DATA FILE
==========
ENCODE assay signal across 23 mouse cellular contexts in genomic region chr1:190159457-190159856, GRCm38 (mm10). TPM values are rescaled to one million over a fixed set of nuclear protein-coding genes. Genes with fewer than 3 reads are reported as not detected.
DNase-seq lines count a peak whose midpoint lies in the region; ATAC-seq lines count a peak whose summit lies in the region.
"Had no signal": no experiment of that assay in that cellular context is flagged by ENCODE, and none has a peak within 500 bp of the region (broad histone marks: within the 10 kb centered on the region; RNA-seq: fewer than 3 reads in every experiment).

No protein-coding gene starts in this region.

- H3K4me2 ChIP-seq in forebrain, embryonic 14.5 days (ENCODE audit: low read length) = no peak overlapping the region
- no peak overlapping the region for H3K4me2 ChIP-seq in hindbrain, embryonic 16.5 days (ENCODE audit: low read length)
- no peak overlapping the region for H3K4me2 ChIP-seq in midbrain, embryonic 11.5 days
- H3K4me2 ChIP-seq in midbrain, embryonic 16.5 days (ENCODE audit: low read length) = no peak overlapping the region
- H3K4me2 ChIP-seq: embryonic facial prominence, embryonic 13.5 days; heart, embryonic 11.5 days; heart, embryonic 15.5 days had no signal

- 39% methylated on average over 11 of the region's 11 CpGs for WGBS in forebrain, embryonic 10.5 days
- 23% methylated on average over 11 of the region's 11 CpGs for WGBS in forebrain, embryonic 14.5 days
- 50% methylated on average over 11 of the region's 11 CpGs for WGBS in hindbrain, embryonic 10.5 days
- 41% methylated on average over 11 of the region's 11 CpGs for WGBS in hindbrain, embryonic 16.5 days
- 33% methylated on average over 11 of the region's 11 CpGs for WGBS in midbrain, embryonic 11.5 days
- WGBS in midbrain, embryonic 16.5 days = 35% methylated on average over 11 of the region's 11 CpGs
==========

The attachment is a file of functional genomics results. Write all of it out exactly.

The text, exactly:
ENCODE assay signal across 23 mouse cellular contexts in genomic region chr1:190159457-190159856, GRCm38 (mm10). TPM values are rescaled to one million over a fixed set of nuclear protein-coding genes. Genes with fewer than 3 reads are reported as not detected.
DNase-seq lines count a peak whose midpoint lies in the region; ATAC-seq lines count a peak whose summit lies in the region.
"Had no signal": no experiment of that assay in that cellular context is flagged by ENCODE, and none has a peak within 500 bp of the region (broad histone marks: within the 10 kb centered on the region; RNA-seq: fewer than 3 reads in every experiment).

No protein-coding gene starts in this region.

- H3K4me2 ChIP-seq in forebrain, embryonic 14.5 days (ENCODE audit: low read length) = no peak overlapping the region
- no peak overlapping the region for H3K4me2 ChIP-seq in hindbrain, embryonic 16.5 days (ENCODE audit: low read length)
- no peak overlapping the region for H3K4me2 ChIP-seq in midbrain, embryonic 11.5 days
- H3K4me2 ChIP-seq in midbrain, embryonic 16.5 days (ENCODE audit: low read length) = no peak overlapping the region
- H3K4me2 ChIP-seq: embryonic facial prominence, embryonic 13.5 days; heart, embryonic 11.5 days; heart, embryonic 15.5 days had no signal

- 39% methylated on average over 11 of the region's 11 CpGs for WGBS in forebrain, embryonic 10.5 days
- 23% methylated on average over 11 of the region's 11 CpGs for WGBS in forebrain, embryonic 14.5 days
- 50% methylated on average over 11 of the region's 11 CpGs for WGBS in hindbrain, embryonic 10.5 days
- 41% methylated on average over 11 of the region's 11 CpGs for WGBS in hindbrain, embryonic 16.5 days
- 33% methylated on average over 11 of the region's 11 CpGs for WGBS in midbrain, embryonic 11.5 days
- WGBS in midbrain, embryonic 16.5 days = 35% methylated on average over 11 of the region's 11 CpGs